UPDATE: This problem has been around for months now and thanks to comments from Barry, Alex, JimmyJohn and further research there are now a few more effective fixes for this. Please see our new post titled ‘Best Fixes for Cannot connect to iTunes Store Errors‘ for the best current fixes for this issue.
This morning I encountered an issue I’d never had before on any of my iPads, or iPhones for that matter: I was unable to install updates or new apps on my iPad. In researching a solution this morning I saw that a number of other users have had this and similar issues, so I thought I’d share my experience and the ultimate solution to the issue that worked for me.
The Problem and Initial Troubleshooting Steps:
When I tapped to update an app, the app’s icon text changed to showing ‘Waiting’ and then sat there doing nothing for 15 minutes and more. It never got past that status. After 15-20 minutes an error dialog finally popped up – the one shown in the screenshot above, saying ‘Cannot connect to iTunes Store’. I tried several different apps that needed updates – and got the same result with each one.
I was on my home WiFi network with a solid connection – Mail app was sending and receiving just fine, Safari was happily loading web pages, and the App Store was opening and loading all its pages just fine as well. So there was no connectivity issue.
The iPad is a wonderfully easy and intuitive device to use. This is generally nothing but a major advantage – but at times it can cause issues if you have children who share your iPad or are allowed to use it from time to time. Problems you might encounter range from a child inadvertently deleting a frequently-used app to discovering that your child’s favorite new iPad game has allowed them to rack up hundreds of dollars worth of charges to your credit card via In-App purchases.
Fortunately, the iPad (and iOS) comes with a strong set of parental controls that you can choose to apply to reduce the chances of seeing any problems when you allow your kids to use an iPad, it’s a shared one or one of their own. On the iPad these are called Restrictions – and here’s a quick rundown of how they can be setup:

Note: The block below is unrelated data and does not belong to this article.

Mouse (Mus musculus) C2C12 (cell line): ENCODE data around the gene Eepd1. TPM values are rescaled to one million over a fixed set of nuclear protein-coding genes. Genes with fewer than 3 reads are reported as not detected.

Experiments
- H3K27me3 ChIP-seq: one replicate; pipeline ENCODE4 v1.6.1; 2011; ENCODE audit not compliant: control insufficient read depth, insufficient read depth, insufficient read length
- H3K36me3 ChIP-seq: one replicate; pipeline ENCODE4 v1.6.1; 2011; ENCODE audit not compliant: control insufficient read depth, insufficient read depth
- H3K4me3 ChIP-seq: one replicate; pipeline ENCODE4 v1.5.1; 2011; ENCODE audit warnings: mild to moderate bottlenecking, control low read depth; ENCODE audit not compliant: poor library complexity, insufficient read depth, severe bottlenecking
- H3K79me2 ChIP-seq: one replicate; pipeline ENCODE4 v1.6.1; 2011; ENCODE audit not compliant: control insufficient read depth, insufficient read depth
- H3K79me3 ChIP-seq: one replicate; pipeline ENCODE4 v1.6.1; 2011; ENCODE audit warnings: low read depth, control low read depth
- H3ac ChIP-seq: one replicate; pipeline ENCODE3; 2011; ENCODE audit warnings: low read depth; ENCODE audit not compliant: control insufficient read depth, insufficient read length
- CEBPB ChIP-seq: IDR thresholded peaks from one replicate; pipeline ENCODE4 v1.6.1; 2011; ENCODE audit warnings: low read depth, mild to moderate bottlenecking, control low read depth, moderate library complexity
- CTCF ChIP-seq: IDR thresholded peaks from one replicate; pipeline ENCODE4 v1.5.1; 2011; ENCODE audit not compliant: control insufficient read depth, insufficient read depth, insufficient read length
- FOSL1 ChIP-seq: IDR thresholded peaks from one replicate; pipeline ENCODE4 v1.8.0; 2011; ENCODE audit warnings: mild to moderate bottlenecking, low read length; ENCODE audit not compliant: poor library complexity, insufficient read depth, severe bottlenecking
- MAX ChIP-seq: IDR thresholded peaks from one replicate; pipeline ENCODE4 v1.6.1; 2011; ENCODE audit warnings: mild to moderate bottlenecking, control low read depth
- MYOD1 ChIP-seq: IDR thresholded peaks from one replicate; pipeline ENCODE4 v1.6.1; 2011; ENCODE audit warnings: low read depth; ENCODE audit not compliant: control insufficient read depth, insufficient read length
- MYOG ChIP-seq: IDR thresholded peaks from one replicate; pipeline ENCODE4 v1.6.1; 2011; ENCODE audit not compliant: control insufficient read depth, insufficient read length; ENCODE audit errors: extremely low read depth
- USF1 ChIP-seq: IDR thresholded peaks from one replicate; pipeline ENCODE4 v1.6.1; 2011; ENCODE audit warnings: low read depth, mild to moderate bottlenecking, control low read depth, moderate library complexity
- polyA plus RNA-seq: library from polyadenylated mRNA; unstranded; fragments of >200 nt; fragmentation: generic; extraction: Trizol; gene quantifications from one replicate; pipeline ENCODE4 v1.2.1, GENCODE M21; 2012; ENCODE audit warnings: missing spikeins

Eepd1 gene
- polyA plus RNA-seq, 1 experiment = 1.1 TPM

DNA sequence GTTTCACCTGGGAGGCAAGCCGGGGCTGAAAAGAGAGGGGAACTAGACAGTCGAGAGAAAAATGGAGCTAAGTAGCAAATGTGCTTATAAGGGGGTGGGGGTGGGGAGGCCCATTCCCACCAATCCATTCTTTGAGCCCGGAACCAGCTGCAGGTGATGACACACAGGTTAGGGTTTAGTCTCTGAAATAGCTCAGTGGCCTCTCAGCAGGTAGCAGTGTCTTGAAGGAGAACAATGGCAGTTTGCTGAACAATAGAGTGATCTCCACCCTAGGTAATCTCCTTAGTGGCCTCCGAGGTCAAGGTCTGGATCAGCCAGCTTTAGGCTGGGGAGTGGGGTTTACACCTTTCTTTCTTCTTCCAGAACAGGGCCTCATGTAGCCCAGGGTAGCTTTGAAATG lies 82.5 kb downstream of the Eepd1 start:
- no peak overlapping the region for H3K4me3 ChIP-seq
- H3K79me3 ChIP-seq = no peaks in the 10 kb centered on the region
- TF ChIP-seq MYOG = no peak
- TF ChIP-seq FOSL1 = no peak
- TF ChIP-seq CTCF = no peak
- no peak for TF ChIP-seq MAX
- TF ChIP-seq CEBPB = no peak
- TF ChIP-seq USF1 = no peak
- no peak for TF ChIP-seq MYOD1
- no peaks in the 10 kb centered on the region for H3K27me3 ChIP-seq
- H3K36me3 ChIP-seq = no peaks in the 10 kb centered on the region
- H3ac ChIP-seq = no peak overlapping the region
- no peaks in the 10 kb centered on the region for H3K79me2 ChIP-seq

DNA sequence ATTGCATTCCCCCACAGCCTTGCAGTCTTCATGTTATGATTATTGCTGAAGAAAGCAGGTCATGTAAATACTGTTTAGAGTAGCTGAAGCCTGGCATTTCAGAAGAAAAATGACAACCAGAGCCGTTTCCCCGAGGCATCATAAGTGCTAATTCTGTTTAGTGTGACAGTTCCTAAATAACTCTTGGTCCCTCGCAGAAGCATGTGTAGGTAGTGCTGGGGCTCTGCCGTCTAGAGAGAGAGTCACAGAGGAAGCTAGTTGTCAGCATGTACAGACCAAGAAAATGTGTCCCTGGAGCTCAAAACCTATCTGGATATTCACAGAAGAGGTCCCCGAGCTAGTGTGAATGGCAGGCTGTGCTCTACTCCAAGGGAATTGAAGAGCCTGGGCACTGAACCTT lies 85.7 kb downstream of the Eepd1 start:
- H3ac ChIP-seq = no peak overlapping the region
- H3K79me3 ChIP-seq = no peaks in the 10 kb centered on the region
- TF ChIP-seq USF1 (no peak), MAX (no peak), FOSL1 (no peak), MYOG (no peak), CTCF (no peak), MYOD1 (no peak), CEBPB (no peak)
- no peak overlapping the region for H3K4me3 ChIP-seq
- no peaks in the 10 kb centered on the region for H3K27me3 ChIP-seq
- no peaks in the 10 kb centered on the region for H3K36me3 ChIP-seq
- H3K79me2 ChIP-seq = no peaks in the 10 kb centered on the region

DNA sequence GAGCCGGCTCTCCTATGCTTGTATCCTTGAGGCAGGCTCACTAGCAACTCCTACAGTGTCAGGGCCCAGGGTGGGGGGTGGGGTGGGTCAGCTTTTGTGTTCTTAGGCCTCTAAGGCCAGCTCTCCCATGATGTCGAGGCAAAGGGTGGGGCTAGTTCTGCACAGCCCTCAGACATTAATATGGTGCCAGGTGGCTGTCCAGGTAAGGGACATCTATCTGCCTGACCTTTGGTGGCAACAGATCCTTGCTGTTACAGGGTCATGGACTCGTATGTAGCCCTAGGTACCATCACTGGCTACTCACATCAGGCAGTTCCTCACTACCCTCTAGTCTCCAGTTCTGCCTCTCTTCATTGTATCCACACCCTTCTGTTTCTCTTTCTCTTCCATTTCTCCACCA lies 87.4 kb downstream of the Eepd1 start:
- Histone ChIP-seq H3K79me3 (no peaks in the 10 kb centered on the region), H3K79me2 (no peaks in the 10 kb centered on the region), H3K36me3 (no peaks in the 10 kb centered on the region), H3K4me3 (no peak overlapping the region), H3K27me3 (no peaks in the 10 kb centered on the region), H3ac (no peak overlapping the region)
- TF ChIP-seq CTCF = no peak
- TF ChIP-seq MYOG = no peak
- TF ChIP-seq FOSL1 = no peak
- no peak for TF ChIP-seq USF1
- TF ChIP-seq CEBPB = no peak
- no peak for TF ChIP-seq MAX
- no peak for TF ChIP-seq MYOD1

You’ll find these controls in the iPad’s Settings app – under Settings > General > Restrictions.
Here’s a quick, useful iPad tip that will help you out if you’ve ever accidentally deleted an app you had installed on your iPad. Or perhaps had a child who accidentally deleted an app you still want on your iPad.
Luckily, regardless of how an app was deleted, it’s very easy to get it back on your iPad. There are a few ways to get a deleted app back. I’ll list them in order of how easy they are, with the easiest method listed first – here are the steps to get back deleted apps on your iPad:
Use the Purchased Tab in the iPad App Store:
— Open the App Store app on your iPad.
— Tap on the Purchased button in the bottom nav bar.
— Tap on the ‘Not On This iPad’ tab at the top of the screen. That will give you a complete listing of all apps that you have purchased (including free apps) that are not currently installed on the iPad.
— Tap on the download symbol next to the app you want to restore – it’s the symbol next to the app name, a cloud with a downward arrow inside it.
Here’s a neat little iPad tip that I spotted over at Mac OS X Hints this morning. It’s a slick alternative way to select multiple photos in the iPad photo library.
The way I’ve always known to select multiple photos in any album in the photo library is to tap the Share button at the top right of the screen and then tap on each photo you want to select. This of course comes in very handy when you want to copy or delete a number of photos at once.
The new method takes some getting used to, but is quite effective once you get the hang of it. Here’s how it works:
— Go into any album in your iPad photo library, and tap on the Share button at the top right of the screen
— Tap with two fingers held close together (I find index and middle easiest, your mileage may vary) and hold just for the briefest moment and then drag the two fingers across all the photos you want to select.
If you want to get rid of a few photos in the iPad’s Camera Roll it’s easy enough to just tap and delete within the Photos app on the iPad. If, however, you’ve imported and built up a collection of dozens or even hundreds of images in the Camera Roll that’s not a barrel of laughs anymore.
Here’s my quick suggestion for the best / fastest way to delete a large number of photos from your iPad (if you’re using a Mac):
** As an extra cautious step, you may want to run one full ‘Import All’ process without the ‘Delete after import’ checkbox enabled, and check that all the images imported successfully before running a second one per the steps below.
— It’s a good idea to save your Camera Roll photos to somewhere just in case you want some or all of them back at a later date – this process using the Image Capture app accomplishes this.
— Launch the Image Capture app on your Mac – it’s probably not in the dock, so you’ll need to launch it from the /Applications folder.
— Connect your iPad to your Mac.
— Image Capture should recognize the iPad right away, and start displaying thumbnails of the images you have in the iPad Camera Roll.